The Montessori materials naturally bring about the inquisitive nature of the child and allows them to think of new ways to do things. They open up the child to learn for the themselves. It teaches them how to discover, but doesn’t give a step-by-step direction.

3. Montessori seeks to educate the whole child.

Montessori takes the child’s education outside the classroom. It affects how they interact with others, the freedoms they have in the home, teaches them to care for their self, their environment, and others, and teaches them how to be an active participant in their learning and environment.

Montessori equips the child for everyday life, giving them practical skills which gives them purpose and enables them to be a contributing member of their family, classroom, and community. Montessori sees the child not just as a miniature person, but as a able-bodied and capable person.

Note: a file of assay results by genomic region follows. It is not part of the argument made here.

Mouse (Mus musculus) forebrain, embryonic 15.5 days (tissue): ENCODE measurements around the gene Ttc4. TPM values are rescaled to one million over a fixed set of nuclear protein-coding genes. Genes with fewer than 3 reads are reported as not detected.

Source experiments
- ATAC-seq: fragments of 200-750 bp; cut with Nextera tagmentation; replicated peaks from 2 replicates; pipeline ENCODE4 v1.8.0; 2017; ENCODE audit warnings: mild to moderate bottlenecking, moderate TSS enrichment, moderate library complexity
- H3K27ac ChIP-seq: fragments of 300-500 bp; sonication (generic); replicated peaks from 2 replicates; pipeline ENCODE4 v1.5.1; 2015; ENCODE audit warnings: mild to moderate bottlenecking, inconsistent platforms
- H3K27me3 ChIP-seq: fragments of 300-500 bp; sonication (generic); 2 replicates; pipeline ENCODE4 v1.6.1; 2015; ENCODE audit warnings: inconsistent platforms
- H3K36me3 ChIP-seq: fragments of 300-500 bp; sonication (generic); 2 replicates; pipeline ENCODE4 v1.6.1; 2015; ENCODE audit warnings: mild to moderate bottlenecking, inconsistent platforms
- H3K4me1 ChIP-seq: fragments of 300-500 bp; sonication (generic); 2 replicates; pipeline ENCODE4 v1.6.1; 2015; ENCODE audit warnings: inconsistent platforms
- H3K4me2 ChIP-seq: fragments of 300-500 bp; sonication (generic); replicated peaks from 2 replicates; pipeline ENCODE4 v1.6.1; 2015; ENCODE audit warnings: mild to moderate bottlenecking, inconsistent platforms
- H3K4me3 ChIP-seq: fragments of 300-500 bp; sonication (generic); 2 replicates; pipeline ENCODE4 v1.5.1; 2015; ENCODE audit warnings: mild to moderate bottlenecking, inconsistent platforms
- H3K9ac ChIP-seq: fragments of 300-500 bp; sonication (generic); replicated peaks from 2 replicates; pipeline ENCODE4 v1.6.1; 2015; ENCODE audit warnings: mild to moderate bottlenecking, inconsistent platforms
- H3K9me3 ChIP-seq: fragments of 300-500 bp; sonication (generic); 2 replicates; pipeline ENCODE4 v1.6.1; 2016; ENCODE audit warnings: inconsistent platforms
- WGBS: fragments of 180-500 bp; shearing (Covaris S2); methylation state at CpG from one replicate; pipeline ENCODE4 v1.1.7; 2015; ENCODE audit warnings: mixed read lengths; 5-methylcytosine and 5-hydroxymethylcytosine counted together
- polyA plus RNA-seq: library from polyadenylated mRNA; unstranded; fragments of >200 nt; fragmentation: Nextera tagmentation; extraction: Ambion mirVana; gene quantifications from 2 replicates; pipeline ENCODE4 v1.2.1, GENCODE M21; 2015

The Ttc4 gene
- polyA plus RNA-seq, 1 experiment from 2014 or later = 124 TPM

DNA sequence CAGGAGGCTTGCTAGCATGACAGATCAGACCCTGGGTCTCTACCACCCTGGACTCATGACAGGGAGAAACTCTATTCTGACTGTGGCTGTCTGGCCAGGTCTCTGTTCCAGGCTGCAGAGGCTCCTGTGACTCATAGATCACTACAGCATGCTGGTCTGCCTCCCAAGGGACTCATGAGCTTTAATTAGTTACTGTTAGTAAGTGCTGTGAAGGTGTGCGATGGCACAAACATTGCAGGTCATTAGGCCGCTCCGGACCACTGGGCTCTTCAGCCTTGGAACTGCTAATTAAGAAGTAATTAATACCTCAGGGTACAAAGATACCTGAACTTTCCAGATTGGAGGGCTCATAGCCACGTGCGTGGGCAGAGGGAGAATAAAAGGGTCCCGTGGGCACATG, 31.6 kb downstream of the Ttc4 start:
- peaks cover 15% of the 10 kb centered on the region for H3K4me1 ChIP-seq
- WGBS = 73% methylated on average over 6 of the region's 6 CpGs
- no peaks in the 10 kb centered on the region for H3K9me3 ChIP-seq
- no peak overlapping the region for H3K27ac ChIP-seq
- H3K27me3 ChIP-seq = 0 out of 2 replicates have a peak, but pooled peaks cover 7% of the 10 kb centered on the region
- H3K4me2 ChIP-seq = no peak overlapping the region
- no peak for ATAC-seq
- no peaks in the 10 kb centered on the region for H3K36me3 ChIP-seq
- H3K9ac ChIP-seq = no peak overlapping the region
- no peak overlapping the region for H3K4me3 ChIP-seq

4. Montessori abstains from rewards.

There are no gold stars in a Montessori environment. No grades. No “Look how smart you are!” No reward for learning other than the intrinsic joy the child receives when they discover something new or realize they’ve acquired a new skill. (When Montessori does praise, it’s very specific. For example, “I like how diligently you’re working on your penmanship.”)

One of the defects of our education system which has, in turn, affected our society is the idea we need to have a reward for every accomplishment. Whether a child being toilet trained receives candy for eliminating in an appropriate way, or if a child hasn’t thrown a fit they can have dessert, etc.